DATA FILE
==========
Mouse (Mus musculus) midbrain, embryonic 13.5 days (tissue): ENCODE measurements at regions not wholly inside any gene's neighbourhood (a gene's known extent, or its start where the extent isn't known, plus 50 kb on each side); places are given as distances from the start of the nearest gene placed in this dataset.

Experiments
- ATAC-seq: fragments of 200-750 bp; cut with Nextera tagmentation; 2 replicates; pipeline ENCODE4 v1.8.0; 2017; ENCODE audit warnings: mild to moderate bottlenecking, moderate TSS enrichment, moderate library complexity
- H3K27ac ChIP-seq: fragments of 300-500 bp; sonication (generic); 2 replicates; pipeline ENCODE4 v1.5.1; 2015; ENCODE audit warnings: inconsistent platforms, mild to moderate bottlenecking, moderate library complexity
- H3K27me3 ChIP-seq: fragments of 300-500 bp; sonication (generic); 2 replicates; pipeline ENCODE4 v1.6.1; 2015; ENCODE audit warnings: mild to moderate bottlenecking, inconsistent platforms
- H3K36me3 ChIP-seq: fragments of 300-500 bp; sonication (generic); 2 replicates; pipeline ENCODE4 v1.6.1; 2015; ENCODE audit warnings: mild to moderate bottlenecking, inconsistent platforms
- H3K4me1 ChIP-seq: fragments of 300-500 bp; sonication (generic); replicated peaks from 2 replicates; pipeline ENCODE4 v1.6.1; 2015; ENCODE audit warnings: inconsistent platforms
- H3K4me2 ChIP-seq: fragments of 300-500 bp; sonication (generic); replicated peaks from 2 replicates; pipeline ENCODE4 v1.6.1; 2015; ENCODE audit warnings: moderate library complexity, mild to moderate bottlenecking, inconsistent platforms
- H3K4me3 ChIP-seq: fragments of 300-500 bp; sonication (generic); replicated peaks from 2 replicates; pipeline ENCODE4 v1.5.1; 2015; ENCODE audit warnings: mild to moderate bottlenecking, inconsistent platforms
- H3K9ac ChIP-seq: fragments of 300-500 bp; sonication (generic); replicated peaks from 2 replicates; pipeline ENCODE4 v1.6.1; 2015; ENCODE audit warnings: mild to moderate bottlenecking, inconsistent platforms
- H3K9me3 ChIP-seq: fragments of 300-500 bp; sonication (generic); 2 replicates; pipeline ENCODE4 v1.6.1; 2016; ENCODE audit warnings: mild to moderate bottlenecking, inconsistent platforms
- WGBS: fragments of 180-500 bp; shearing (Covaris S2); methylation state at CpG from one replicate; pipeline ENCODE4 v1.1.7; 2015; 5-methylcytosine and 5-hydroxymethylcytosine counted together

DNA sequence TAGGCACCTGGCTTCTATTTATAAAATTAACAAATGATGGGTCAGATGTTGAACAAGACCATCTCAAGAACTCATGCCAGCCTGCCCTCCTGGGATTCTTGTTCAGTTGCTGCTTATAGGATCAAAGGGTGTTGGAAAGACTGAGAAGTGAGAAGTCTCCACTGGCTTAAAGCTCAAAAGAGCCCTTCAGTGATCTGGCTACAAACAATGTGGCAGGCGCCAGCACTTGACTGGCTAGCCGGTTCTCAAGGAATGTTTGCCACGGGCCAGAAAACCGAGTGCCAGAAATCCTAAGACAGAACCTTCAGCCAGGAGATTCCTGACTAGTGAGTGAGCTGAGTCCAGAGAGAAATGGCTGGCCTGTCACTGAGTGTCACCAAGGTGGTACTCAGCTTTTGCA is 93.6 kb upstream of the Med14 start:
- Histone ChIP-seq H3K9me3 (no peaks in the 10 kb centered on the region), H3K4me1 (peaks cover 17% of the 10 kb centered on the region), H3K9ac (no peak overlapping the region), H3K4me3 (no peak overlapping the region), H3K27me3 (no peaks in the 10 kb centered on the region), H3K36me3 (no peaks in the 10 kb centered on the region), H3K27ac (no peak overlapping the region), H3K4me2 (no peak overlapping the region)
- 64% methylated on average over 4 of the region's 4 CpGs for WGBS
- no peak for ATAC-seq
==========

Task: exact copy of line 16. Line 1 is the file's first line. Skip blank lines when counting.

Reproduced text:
- no peak for ATAC-seq